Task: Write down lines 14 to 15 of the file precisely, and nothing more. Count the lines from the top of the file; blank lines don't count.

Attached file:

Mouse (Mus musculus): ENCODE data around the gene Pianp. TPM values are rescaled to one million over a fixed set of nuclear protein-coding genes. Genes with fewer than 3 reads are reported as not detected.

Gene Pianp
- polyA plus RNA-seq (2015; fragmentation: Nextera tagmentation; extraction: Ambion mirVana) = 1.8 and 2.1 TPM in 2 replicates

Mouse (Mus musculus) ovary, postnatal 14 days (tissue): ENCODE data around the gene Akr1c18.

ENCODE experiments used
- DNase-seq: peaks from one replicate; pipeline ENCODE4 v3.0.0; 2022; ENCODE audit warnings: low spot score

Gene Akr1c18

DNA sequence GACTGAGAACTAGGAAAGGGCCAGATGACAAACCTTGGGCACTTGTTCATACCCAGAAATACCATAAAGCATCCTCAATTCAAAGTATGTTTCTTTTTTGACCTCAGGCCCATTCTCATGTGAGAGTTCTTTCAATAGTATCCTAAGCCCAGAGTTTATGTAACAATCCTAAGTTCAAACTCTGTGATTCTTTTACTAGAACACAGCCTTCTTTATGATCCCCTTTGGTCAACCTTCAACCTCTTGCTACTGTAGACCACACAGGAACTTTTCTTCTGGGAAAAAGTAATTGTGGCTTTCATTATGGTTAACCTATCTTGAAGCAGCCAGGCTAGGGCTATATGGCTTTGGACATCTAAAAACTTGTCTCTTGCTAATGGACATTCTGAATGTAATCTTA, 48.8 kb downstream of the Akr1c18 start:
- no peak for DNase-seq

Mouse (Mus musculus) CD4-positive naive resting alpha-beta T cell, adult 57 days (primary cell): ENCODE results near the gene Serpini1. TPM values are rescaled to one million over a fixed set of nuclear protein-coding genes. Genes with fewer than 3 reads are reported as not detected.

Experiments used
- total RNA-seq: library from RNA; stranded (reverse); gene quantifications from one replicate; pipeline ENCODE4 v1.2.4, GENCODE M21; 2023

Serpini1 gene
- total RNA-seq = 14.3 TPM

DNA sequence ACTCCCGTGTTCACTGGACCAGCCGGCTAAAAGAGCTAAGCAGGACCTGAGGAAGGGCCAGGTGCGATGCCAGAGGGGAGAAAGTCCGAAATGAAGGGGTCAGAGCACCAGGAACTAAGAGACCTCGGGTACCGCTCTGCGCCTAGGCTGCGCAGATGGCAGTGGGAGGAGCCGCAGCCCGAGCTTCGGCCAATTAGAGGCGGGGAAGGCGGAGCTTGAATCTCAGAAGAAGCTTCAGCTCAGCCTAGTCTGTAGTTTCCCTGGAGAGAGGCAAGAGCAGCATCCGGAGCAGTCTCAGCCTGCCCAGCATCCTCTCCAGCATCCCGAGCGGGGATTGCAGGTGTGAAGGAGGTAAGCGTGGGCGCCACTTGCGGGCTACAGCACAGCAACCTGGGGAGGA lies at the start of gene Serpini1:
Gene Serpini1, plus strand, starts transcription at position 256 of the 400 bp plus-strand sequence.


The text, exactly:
- total RNA-seq = 14.3 TPM

DNA sequence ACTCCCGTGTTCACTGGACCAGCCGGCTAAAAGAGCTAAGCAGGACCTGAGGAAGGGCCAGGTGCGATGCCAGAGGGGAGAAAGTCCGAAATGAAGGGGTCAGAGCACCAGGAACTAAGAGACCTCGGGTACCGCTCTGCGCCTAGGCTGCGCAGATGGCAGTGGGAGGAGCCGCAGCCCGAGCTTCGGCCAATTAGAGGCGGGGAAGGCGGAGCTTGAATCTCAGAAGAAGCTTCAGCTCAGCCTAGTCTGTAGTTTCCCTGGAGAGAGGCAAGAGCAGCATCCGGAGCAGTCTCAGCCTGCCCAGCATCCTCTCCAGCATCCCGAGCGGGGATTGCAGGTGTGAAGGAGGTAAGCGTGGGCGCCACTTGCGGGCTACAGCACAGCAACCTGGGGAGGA lies at the start of gene Serpini1: